by Brian Adams
Stevenage appears in the Domesday Survey of 1086 within Broadwater Hundred, one of the nine in Hertfordshire.
A Hundred was an Anglo-Saxon land division, in theory made up of 100 hides, a hide in eastern England totalling some 120 acres. This corresponded to the holding of one peasant family. It cannot be assumed that this was the case in Hertfordshire, however. Some 33 villages made up the Broadwater Hundred including Stevenage, Chells, Shephall, Aston etc, i.e. the area now covered by both old and new Stevenage.
The manor was held by the Abbot of Ely, with 8 hides, worth £12, (before 1066 worth £13). The village was named as "Stigenace", although "Stithenaece" is also recorded by the 11th century. It may be assumed that the pre-Norman village clustered around the old church of St. Nicholas, with a possible market where the Great North Road forks at Corey's Mill. IJXMargary suggested that the Road through Knebworth and Stevenage followed a Roman alignment. These Roman roads were not entirely abandoned in the Anglo-Saxon period and indeed local road maintenance became a legal requirement. However, Saxon settlements created during the early or Migration period were often re-located in middle Saxon times or when the dominance of Christianity resulted in a movement away from the old pagan sites.
Place-name evidence for the early Anglo-Saxon period from the rest of Hertfordshire is rare. Braughing, which was the site of the Roman settlement of Curcinate has an "ing" suffix suggesting a primary Saxon presence, while Wickham (Bishops Stortford) has two elements-"WickM and "Ham". Both of these indicate early settlements.
The evidence for the Anglo-Saxon period in the area now known as Hertfordshire is equally fragmentary. For the Migration period in the 5th and 6th centuries, there are indications that the Chiltern escarpment was occupied, with early cemetery material from Ashwell, and at Luton, and Kempston, just outside the county boundary. Such evidence that there is, suggests Saxon occupation from the Thames Valley and along the Icknield Way. Elsewhere, as at Verulamium, Romano-British civilisation continued certainly well into the fifth century, if not beyond. Any early Saxon evidence is found outside the town as at Old Parkbury, Radlett. Recent research makes it clear that Saxon and Briton warily co-existed in many parts of the country. Not that there were many of either race in Hertfordshire, and it looks as though the Roman withdrawal, combined with a serious plague in Britain during the first half of the 5th century resulted in a pretty deserted landscape. The Saxons really started to colonise the county from the mid-6th century onward. So the early material from Stevenage is of considerable interest.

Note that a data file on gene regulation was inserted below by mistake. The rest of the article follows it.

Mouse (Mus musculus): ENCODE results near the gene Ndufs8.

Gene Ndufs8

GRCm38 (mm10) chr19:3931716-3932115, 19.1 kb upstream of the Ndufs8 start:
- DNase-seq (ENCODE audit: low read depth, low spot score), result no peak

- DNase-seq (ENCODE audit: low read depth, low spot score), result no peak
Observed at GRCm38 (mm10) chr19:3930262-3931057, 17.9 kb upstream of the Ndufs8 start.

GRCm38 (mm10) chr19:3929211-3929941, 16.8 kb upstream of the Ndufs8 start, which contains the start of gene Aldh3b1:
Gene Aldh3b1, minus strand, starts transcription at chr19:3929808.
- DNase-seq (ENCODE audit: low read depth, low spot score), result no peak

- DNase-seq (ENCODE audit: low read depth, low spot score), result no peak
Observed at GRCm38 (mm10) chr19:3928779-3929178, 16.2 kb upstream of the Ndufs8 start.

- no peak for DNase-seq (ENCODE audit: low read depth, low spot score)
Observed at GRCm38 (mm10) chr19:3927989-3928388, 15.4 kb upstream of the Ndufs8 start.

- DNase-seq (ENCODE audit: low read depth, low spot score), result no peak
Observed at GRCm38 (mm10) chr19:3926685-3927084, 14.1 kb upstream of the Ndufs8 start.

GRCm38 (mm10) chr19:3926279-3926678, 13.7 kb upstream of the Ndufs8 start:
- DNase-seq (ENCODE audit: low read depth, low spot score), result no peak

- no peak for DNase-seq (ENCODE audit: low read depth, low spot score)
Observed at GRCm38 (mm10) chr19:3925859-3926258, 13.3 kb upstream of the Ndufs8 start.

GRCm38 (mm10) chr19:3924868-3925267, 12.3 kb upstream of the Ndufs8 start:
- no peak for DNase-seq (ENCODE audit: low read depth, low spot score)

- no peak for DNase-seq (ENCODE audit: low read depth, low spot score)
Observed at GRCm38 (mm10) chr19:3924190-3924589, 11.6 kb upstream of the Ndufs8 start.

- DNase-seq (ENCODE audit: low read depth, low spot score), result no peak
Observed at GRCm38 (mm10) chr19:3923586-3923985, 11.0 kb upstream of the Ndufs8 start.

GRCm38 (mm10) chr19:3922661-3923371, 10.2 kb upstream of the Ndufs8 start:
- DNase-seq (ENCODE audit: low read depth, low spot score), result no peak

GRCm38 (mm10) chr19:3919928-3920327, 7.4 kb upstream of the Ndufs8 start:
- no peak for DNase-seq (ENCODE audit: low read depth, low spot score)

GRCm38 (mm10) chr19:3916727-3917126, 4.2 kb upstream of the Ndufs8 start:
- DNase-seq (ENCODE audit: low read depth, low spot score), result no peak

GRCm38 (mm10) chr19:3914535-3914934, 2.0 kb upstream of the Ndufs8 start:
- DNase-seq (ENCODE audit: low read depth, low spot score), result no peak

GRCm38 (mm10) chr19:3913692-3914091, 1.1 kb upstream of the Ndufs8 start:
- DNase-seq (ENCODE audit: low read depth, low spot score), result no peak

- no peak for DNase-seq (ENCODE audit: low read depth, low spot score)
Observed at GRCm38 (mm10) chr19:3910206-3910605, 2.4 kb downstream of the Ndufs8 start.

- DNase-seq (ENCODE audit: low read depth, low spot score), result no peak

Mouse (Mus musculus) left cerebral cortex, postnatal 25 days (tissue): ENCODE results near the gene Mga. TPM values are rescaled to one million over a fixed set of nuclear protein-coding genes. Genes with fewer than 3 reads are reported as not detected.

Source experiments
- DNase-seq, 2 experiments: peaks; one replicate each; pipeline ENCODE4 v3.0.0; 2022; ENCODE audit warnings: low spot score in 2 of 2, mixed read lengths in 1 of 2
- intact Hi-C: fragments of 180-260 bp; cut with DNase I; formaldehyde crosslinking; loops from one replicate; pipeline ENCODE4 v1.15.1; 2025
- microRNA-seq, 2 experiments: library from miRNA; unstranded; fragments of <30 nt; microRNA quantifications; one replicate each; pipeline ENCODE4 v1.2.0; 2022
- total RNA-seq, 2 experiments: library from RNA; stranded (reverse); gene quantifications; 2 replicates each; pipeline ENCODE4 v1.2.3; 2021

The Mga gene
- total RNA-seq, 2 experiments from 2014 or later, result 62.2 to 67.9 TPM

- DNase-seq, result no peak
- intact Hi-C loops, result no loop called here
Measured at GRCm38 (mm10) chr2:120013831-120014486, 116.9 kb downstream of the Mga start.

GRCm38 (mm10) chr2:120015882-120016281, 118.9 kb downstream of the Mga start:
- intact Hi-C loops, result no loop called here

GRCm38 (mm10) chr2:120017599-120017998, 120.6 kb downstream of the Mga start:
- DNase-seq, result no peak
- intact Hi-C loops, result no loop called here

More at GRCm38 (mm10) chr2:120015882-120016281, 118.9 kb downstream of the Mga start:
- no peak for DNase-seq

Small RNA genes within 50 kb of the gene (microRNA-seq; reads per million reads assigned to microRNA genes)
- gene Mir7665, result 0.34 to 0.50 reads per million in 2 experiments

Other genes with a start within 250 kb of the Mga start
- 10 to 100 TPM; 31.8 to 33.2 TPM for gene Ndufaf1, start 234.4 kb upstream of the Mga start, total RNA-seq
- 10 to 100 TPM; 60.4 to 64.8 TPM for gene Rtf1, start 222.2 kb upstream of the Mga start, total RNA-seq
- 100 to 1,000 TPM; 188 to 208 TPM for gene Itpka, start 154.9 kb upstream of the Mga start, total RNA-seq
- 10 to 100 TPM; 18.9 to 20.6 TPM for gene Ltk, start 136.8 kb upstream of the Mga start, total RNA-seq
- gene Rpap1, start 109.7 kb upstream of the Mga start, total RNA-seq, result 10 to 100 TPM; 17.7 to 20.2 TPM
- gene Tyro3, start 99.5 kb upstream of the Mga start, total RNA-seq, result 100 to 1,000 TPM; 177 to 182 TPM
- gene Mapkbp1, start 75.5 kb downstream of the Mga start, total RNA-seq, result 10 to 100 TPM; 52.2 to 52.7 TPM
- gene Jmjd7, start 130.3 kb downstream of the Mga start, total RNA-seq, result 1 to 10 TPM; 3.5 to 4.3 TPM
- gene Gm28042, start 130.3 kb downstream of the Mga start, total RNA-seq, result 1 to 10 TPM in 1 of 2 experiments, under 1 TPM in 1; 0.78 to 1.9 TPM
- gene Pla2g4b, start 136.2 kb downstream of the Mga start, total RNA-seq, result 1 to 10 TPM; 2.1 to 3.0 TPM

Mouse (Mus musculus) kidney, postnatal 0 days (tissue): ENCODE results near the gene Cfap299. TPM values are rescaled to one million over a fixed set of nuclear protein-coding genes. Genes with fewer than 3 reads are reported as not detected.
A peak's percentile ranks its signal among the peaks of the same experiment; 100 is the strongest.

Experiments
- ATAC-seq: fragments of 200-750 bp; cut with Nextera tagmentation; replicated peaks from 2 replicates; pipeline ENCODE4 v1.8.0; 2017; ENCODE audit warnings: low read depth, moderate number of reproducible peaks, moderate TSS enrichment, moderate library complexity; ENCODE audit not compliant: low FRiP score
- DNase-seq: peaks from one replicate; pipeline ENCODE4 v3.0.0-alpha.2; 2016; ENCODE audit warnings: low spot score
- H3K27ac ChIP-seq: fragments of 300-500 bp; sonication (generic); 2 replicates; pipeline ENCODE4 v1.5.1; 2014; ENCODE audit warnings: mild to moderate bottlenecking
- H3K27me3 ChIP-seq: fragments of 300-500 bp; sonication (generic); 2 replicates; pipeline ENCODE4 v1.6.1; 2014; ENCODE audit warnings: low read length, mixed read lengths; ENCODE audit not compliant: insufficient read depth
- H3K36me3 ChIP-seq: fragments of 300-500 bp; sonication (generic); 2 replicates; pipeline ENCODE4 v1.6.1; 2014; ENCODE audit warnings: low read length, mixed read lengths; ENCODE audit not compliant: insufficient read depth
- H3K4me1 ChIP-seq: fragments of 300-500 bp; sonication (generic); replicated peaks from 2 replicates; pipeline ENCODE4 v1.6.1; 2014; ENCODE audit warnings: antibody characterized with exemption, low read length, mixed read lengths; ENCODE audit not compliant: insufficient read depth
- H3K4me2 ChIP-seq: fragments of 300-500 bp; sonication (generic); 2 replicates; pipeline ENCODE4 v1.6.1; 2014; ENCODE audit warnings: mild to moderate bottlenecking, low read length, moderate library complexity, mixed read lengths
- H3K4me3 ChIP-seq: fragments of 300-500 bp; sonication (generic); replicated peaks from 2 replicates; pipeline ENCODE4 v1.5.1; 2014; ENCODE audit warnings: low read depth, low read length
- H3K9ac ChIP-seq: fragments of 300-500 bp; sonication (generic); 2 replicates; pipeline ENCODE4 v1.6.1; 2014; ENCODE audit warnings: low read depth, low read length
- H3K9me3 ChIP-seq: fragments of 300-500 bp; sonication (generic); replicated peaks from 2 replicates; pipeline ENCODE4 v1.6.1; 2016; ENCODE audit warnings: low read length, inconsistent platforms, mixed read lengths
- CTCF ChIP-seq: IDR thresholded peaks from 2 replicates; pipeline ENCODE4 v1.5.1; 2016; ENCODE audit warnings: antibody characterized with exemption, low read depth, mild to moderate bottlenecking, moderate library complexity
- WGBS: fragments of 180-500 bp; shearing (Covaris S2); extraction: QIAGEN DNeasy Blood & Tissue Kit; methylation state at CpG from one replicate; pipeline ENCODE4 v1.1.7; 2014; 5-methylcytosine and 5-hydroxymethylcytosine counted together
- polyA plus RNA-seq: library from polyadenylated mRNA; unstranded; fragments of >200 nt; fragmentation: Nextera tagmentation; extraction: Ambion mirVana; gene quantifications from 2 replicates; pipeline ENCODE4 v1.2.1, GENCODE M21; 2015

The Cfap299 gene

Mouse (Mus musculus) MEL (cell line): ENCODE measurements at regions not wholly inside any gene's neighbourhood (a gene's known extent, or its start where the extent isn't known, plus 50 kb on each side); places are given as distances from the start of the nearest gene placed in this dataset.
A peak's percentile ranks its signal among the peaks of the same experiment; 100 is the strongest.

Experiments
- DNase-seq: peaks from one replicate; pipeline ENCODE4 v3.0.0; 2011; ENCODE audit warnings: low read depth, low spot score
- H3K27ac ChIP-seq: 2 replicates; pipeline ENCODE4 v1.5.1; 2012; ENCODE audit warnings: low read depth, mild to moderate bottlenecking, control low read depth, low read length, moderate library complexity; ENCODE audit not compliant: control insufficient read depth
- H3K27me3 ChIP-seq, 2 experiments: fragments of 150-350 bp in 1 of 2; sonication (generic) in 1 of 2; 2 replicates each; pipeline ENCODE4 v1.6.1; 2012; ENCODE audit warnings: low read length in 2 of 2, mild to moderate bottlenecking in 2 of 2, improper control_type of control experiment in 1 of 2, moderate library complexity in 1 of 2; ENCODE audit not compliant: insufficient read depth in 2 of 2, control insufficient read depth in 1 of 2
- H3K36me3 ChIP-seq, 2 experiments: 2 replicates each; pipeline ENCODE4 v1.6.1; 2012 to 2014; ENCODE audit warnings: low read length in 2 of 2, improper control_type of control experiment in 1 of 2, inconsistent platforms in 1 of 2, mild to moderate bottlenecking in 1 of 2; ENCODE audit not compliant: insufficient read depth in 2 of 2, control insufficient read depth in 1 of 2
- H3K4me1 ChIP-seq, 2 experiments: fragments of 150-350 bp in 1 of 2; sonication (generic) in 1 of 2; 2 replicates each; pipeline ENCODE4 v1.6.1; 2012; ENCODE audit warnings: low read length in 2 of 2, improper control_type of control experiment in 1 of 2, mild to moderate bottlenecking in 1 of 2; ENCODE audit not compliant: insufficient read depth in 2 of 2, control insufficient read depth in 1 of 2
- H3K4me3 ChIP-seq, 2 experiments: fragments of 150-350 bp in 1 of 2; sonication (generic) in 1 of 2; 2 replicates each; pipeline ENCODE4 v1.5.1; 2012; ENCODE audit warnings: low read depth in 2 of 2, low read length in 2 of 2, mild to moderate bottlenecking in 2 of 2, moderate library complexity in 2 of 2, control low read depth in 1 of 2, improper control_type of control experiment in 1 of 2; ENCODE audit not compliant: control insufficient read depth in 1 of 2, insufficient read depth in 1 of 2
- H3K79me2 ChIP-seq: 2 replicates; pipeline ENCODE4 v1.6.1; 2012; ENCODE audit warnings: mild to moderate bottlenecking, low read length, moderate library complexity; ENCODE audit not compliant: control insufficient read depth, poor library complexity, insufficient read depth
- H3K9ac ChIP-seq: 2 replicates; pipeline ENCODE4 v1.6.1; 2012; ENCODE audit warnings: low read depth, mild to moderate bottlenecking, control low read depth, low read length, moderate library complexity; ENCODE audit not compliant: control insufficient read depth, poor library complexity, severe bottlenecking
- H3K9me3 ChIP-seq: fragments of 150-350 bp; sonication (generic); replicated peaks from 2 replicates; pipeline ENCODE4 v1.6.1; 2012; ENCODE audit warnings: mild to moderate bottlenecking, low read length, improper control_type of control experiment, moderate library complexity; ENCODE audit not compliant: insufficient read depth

The Stevenage Hut Site
While there is positive evidence for a Roman presence in Stevenage, some 43 Romano-British sites having been recorded in a 40 square mile area around Stevenage, information about the Anglo-Saxon period is tantalisingly vague. There are no surviving above-ground features from the period in the town. The nearest church where possible Saxon elements have been identified is 4 miles away at Walkern. The main evidence comes from just one hut site inexpertly excavated in the 1960s. The dig took place under difficult circumstances at 444, Broadwater Crescent, some five years after the estate had been built. It is most unlikely that this was an isolated building and must have formed part of a settlement of some kind. The hut was of the sunken-floored variety known at the time of its discovery as a "Grubenhaus". It measured 12 feet 3 inches east to west, and 10 feet 8 inches north to south. The floor sank 1 foot into the ground. It is difficult to say how much of the topsoil had gone before the hut came to light, but enough survived to identify the type. Technically, the building falls within West's type A, i.e. "a simple two-post rectangular structure" and lies within the normal size for these.
In recent times, this type of hut with its roof sloping to the ground supported by a few posts filled in with wattle and daub, has been socially downgraded and is no longer regarded as the typical dwelling of the Anglo-Saxon. There was no sign of a hearth on the Stevenage hut floor and they are now seen in general as workplaces or storage areas. Ring-shaped loom-weights were found on the floor suggesting weaving. These clay objects were used to weigh down the warp threads of a primitive vertical loom. Most settlements of this period had weaving sheds and were self supporting in the production of clothing. Indeed Saxon cloth could achieve a very high quality. In addition, the floor was littered with debris -bones, Roman and Saxon pottery, and a considerable quantity of Roman building materials. All this suggests that the hut ended up as a storage area, having been previously used as a weaving shed.